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Shopping spree

From there I walked to Republic Square and then Abovyan Street for a spending spree. Began by buying things that weren’t on the list: a scarf for wearing when I go to religious sites - will be particularly good when I go to Istanbul and a bag, On Abovyan Street before reaching the circular park found Adele’s where I bought some bars of handmade soap.

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Jengylov Hats

It was now lunchtime and realised I was near the cafe that sold Jengylov hats - a flat bread stuffed with herbs and greens. The sign for the place is in Armenian but I recognised it from when I went with Hasmik 9 years ago. It’s very popular and does a brisk business. There is no menu as that’s all they sell. I ordered two, one to eat and one to take away. They are pretty filling. I’ll definitely buy one from the market in Stepanakert when I’m there. Apparently that’s their regional dish.

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A walk in the park

Walked through Poplavok Park which is part of the circular park that stretches from the cascades in the north of the city to st Gregory the Illuminator in the south. There is a small man made lake with pedalos and amusement park. Schools finish around 1pm so there were already families taking advantage of the amenities.

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It was Independence Day the next day and flags were appearing everywhere around the town.

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Body lotion purchase fail

Walked back along Mashtots in a fruitless search for body lotion. All the labels are in Armenian or Russian and not all shop assistants can speak English. Thought I’d look up the Armenian words for body lotion and try again over the next few days. Too tired to traipse around Kond, I settled in for the night, particularly as I had to pack. Being in an apartment has meant that my belongings are all over the place so I needed to take time to make sure that nothing is missed.

Posted by Cath_Greig 20:58 Archived in Armenia Tagged parks shopping coffee yerevan Comments (0)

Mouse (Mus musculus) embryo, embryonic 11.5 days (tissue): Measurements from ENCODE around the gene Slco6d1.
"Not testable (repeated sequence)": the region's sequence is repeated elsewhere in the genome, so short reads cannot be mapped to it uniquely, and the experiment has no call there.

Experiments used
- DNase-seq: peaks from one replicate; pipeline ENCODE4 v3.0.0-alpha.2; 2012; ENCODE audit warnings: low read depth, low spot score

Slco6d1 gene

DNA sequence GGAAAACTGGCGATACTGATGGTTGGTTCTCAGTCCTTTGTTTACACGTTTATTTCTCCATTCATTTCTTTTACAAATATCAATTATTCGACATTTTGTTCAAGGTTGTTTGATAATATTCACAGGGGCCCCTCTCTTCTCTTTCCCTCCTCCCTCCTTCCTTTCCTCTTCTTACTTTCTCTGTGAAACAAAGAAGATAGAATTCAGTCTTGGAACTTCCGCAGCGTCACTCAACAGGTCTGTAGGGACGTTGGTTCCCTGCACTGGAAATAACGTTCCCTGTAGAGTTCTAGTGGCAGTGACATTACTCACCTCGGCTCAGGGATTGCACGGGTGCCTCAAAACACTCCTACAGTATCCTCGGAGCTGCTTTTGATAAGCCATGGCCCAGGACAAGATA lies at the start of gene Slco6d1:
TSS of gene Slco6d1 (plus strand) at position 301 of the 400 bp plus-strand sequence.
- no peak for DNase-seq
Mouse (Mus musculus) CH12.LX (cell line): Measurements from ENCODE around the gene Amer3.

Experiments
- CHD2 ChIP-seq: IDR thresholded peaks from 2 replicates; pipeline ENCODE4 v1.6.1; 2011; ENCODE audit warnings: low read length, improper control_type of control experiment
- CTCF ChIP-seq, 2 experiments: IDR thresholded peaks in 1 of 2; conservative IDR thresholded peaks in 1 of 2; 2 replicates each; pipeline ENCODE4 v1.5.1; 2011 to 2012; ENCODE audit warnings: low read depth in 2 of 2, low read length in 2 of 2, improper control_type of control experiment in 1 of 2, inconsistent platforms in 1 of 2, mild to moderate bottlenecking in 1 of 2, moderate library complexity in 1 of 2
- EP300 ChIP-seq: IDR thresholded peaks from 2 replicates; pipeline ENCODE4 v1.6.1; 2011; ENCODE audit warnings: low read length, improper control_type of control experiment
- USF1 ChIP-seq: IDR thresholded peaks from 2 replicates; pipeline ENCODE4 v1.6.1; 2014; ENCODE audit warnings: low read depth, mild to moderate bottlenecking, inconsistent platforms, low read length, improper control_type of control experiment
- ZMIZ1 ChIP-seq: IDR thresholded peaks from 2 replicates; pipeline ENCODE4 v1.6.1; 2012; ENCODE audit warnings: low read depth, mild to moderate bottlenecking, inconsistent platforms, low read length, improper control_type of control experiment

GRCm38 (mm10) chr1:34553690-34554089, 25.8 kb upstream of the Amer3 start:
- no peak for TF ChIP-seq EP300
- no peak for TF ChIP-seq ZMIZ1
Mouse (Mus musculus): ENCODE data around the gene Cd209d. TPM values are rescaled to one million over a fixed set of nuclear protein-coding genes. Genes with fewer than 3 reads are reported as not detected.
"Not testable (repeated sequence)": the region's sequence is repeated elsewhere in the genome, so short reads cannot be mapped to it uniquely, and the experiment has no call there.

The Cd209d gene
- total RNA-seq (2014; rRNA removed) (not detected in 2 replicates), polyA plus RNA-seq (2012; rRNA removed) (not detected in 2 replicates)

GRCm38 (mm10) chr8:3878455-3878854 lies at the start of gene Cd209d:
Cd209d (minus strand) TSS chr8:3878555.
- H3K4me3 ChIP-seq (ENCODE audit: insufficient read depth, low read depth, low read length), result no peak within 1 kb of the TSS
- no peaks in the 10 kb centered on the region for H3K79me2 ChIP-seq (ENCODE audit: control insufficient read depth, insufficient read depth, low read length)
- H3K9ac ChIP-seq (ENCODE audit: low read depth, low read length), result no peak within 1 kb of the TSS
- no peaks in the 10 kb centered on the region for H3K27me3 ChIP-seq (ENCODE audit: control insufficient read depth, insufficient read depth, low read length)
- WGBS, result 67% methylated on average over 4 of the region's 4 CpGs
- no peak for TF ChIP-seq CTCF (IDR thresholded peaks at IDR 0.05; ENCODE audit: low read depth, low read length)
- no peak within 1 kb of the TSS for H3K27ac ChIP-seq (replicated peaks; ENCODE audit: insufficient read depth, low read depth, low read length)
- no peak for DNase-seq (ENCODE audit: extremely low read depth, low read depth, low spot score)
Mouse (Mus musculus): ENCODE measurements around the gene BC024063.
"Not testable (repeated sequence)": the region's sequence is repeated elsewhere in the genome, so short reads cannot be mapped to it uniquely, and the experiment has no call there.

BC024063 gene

Day twenty-four - visiting friends

Thursday 20 September 2019

sunny 30 °C

Planning my route

I’d been invited to lunch by a friend who lives north of Yerevan’s Victory Park. I was going to get a taxi but looking at the map, her apartment looked as if it was within walking distance if taken in stages. It was going to be another hot day so thought I’d take my time. First stop was the Santafe cafe near the Cascade Complex for a coffee and violet lemonade. Although I always carry water it‘s good to keep the fluids up.

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The price of coffee

On the subject of coffee - I have found the prices range widely from 350 to 1,200 drams. The cheapest so far has been at Marilda’s, a locals cafe, with the Marriott being the most expensive. The cafes near the tourist attractions are generally around 800-900 dram.

The Cascades Monument

I chickened out of walking up the Cascades and took the escalators so that I only had to walk a short distance to the top. It was already 26C and I still had quite a lot of walking to do. There is a walkway at the top of the completed cascades that leads to the Charles Aznavour museum,. And from there, you can walk up the road to another viewing platform and monument. Between the Cascades and this viewpoint, unfinished building works can be seen which, I assume, have halted due to lack of funds.

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There is a much better view of the city from the platform - I’m not sure why I’ve never been up to it before. Next to the monument there’s a building which has no signage but Armenian writing on it. Apparently it’s a memorial to those who died during the Stalin years. Close by was a group of strange statues/artwork - not sure how to describe them. They look as if they might be scenes from children’s stories but they are quite random and verging on the bizarre.

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Victory Park

I’d been worried about crossing the road to get to Victory Park but there was an underground pedestrian way right by the gates. Last time I came here was 9 years ago when we went on the Ferris Wheel and rowed round the lake. It’s a sizeable amusement park - lots of children’s rides - too numerous to mention. There are also a lot of minion themed attractions like the bouncy castle and inflatable slides so they must be big here, too.

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Close by the Ferris wheel is the Mother Armenia monument. It’s a pretty impressive statue with a military museum at the bottom and tanks and other military stuff outside - none of which has any interest for me. There are also great views over the city from this vantage point but it was far too hazy to see Ararat.

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To get my bearings, I walked down to the lake as I hoped there would be an exit onto Azatutyan street as I needed to walk up there to meet my friend Hasmik. It was time to rehydrate so stopped at the Venice cafe near the lake to rest in the shade and enjoyed a refreshing mint and thyme tea. I gave myself 20 minutes to walk up the hill. By this time it was over 30C so quite a slog. I’d under-estimated the time needed to get to the meeting place. it was hot and the road on a slight incline. I had to quicken the pace but as I neared our meeting point, I felt a tap on my shoulder a& there was Hasmik.